Houston Methodist. Leading Medicine

Hip FAQ

Question:

In the early 1980s I had hip surgery to resurface the joint rather than replace it. Everything was fine for the first 10 years. After that it was one thing and then another. I finally had to have a total hip replacement. Did this happen often or am I a rare bird?

Answer:

Hip joint resurfacing was very popular in the late 1970s and early 1980s as a way to preserve bone in younger patients. Instead of replacing the joint completely, the top of the femur (thighbone) is smoothed and capped. The same may be done to the hip socket.

Years ago the materials used for hip joint resurfacing (plastics) wore down and failed. Today, metal-on-metal is used instead. And cement used back then also caused problems with loosening. Newer techniques use a cementless fixation technique.

Over time studies showed a high failure rate for joint resurfacing. As many as two thirds of the patients had to have the joint resurfacing replaced with a total hip. And long-term studies into the third decade now continue to show a poor survival rate for the hip resurfacing procedure.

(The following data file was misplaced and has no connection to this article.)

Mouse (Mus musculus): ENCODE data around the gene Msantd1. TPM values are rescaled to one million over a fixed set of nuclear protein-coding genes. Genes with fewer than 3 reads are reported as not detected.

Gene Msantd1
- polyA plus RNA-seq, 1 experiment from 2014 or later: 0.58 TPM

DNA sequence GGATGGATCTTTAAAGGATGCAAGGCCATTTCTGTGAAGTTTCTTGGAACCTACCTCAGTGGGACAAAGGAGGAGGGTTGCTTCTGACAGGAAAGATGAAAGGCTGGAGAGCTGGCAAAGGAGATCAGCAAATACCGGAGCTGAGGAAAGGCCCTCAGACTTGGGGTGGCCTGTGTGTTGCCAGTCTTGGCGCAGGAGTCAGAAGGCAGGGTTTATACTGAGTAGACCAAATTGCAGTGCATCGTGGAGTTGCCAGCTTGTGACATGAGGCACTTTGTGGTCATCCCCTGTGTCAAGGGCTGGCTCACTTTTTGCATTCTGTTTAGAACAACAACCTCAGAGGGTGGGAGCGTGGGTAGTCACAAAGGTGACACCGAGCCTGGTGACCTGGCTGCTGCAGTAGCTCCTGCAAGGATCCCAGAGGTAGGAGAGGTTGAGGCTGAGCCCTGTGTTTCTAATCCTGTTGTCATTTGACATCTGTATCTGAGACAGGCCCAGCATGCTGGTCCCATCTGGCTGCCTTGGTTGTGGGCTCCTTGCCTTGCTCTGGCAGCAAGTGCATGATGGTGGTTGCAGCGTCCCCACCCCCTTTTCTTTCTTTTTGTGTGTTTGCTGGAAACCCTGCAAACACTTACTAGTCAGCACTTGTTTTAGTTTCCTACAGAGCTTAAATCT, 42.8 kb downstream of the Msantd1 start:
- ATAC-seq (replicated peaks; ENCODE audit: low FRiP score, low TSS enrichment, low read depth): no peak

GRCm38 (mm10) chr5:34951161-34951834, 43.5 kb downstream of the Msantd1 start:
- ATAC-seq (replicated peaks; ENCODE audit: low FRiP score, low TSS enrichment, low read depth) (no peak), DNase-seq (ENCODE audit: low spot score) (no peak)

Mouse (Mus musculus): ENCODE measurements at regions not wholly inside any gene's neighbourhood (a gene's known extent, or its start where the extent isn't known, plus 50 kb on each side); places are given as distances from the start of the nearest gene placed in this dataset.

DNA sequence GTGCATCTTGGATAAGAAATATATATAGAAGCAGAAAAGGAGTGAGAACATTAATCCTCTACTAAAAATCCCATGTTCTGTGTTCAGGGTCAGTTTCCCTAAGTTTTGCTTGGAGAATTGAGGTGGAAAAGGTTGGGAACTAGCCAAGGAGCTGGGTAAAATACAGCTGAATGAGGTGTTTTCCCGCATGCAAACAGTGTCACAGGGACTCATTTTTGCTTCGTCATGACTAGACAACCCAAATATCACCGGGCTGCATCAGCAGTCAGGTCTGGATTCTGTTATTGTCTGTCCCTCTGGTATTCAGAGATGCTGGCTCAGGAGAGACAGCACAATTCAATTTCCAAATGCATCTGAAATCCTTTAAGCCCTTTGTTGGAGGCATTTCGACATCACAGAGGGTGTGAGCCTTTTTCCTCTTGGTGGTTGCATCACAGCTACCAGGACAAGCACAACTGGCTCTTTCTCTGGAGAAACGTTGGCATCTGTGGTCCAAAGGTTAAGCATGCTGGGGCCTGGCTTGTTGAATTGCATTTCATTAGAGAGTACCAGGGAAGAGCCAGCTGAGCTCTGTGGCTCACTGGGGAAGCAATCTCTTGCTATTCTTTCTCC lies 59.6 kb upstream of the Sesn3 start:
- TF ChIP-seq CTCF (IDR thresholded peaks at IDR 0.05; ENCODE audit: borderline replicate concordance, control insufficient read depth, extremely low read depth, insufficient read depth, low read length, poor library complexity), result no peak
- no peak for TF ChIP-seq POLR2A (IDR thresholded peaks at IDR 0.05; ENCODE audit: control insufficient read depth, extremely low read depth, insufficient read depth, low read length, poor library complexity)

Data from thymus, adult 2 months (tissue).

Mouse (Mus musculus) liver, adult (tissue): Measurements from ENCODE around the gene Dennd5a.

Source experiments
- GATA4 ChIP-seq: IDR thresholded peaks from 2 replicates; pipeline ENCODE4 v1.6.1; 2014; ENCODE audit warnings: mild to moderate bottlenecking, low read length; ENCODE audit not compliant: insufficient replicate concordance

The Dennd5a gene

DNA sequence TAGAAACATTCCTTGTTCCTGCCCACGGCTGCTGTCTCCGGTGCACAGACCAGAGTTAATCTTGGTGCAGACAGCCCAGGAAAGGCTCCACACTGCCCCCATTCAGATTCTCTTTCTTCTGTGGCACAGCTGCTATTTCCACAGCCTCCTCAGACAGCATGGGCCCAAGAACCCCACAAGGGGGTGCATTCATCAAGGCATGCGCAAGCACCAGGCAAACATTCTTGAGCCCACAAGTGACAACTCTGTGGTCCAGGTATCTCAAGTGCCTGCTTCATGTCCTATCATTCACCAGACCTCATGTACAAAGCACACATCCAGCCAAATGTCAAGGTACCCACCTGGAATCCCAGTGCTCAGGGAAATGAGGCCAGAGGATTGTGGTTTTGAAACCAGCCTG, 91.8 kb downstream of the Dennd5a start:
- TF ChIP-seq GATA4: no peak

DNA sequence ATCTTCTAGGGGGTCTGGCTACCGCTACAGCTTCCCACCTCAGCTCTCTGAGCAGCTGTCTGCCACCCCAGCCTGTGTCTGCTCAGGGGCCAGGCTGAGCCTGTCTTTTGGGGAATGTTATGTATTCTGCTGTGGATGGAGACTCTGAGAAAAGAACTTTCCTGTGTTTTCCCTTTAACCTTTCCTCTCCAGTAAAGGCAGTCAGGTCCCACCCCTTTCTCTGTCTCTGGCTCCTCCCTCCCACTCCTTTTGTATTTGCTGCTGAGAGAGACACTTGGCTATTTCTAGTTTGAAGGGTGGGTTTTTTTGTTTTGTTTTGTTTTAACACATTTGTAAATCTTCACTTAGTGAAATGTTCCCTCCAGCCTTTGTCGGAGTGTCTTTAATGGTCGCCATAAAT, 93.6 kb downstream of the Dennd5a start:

So you weren't a rare bird at all but merely an early bird. Surgeons are advised to use this procedure with caution. It's still a good choice for some patients --especially younger patients. It helps preserve bone and makes revision easier when and if you do need a total hip replacement. Merrill A. Ritter, MD, et al. Failure Mechanisms of Total Hip Resurfacing. In Clinical Orthopaedics and Related Research. December 2006. No. 453. Pp. 110-114.

*Disclaimer:* The information contained herein is compiled from a variety of sources. It may not be complete or timely. It does not cover all diseases, physical conditions, ailments or treatments. The information should NOT be used in place of visit with your healthcare provider, nor should you disregard the advice of your health care provider because of any information you read in this topic.
All content provided by eORTHOPOD® is a registered trademark of Medical Multimedia Group, L.L.C.. Content is the sole property of Medical Multimedia Group, LLC and used herein by permission.

Our Specialties

Where Does It Hurt?

Our Locations

  Follow Us

Follow us on Facebook Follow us on YouTube
Follow us on Twitter